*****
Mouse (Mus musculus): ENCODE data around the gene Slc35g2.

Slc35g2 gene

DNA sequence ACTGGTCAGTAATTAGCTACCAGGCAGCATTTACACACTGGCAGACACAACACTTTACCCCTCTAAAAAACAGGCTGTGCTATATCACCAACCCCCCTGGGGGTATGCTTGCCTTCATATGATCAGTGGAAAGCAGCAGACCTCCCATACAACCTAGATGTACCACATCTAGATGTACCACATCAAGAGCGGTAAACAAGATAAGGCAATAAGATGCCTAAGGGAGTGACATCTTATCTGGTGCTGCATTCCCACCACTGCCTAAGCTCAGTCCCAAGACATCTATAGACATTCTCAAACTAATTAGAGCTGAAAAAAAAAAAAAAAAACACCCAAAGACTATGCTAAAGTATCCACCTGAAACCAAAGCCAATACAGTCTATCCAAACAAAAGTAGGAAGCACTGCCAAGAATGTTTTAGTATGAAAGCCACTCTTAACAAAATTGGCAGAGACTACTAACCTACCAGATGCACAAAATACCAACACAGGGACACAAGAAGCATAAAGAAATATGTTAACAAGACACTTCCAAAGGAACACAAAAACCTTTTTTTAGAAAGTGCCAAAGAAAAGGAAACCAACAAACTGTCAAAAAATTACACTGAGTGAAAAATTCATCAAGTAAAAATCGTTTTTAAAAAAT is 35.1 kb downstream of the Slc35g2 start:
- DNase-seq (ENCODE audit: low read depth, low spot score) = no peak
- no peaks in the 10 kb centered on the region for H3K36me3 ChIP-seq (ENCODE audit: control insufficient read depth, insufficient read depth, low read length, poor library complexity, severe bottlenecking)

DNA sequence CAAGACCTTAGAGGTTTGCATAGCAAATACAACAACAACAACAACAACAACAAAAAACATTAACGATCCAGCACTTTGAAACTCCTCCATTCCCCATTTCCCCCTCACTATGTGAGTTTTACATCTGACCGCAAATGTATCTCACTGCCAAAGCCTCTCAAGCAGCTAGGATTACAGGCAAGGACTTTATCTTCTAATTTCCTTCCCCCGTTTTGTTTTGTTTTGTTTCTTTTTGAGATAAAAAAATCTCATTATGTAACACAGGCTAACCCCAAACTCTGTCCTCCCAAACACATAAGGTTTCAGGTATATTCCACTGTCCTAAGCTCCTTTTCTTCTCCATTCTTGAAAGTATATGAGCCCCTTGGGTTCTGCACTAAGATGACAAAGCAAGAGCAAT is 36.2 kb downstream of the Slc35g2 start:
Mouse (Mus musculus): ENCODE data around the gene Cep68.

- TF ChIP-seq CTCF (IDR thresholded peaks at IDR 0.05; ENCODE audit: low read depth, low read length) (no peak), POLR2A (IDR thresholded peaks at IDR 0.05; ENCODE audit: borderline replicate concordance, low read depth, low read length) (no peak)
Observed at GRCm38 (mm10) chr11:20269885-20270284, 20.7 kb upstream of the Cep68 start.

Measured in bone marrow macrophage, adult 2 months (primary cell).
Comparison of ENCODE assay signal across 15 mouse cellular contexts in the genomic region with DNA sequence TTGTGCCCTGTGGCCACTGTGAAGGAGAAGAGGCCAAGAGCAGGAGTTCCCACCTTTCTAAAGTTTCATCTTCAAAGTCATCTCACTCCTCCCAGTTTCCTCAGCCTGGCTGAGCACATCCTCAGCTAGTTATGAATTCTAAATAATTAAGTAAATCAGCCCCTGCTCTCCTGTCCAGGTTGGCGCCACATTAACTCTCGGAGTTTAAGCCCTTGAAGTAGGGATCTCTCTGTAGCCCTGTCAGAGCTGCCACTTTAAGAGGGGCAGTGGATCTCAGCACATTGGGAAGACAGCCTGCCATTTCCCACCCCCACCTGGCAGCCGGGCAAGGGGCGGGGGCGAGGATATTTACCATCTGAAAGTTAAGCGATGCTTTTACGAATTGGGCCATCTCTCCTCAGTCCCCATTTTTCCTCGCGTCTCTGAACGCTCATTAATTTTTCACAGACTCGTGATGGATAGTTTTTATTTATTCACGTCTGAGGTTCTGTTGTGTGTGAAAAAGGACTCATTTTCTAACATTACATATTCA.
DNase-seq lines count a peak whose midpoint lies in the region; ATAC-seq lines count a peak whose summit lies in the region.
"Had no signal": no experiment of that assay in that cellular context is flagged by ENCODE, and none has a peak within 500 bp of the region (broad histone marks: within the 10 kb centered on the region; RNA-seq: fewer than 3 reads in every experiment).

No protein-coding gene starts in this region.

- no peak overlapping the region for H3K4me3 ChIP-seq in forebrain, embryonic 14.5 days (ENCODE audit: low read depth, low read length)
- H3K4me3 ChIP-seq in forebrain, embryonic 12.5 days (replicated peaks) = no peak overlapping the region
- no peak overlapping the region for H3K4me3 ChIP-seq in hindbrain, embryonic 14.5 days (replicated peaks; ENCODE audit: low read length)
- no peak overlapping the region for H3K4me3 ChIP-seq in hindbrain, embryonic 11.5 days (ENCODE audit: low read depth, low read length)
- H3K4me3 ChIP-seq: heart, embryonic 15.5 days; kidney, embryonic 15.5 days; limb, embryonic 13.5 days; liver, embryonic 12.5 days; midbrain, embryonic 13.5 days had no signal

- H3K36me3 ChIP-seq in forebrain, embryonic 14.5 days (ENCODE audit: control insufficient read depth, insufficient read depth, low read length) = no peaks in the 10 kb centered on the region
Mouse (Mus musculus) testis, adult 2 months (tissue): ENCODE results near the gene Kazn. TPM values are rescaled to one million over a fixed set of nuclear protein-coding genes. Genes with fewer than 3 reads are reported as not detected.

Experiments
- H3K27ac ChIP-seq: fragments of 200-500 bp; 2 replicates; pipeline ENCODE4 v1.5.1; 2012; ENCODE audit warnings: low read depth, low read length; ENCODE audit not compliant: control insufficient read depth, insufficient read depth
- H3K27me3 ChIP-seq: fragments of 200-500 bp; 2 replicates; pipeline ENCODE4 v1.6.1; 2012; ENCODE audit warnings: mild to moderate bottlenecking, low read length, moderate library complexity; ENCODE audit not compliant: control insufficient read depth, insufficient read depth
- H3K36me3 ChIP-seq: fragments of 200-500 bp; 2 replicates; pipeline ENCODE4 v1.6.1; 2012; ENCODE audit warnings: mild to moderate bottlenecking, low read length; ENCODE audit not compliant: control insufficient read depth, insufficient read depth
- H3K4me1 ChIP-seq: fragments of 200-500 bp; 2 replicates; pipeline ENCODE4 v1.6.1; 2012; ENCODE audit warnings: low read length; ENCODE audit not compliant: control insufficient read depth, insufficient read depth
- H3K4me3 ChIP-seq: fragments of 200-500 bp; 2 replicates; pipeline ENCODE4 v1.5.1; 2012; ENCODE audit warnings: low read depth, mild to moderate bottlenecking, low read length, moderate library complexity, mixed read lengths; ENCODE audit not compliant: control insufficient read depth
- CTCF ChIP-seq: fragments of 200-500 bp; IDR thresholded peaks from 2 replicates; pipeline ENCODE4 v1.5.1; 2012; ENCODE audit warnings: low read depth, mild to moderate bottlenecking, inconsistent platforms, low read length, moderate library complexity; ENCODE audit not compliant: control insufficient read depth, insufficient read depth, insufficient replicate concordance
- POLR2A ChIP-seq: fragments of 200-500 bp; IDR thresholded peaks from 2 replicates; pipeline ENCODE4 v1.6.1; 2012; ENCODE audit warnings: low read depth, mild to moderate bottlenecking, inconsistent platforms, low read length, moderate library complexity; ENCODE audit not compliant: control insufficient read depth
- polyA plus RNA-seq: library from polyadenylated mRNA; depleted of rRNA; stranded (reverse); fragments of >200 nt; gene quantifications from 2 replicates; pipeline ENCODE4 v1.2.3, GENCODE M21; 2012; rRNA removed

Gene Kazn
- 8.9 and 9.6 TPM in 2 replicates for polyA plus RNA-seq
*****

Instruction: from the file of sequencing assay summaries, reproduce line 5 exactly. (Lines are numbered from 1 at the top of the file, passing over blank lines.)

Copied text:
- no peaks in the 10 kb centered on the region for H3K36me3 ChIP-seq (ENCODE audit: control insufficient read depth, insufficient read depth, low read length, poor library complexity, severe bottlenecking)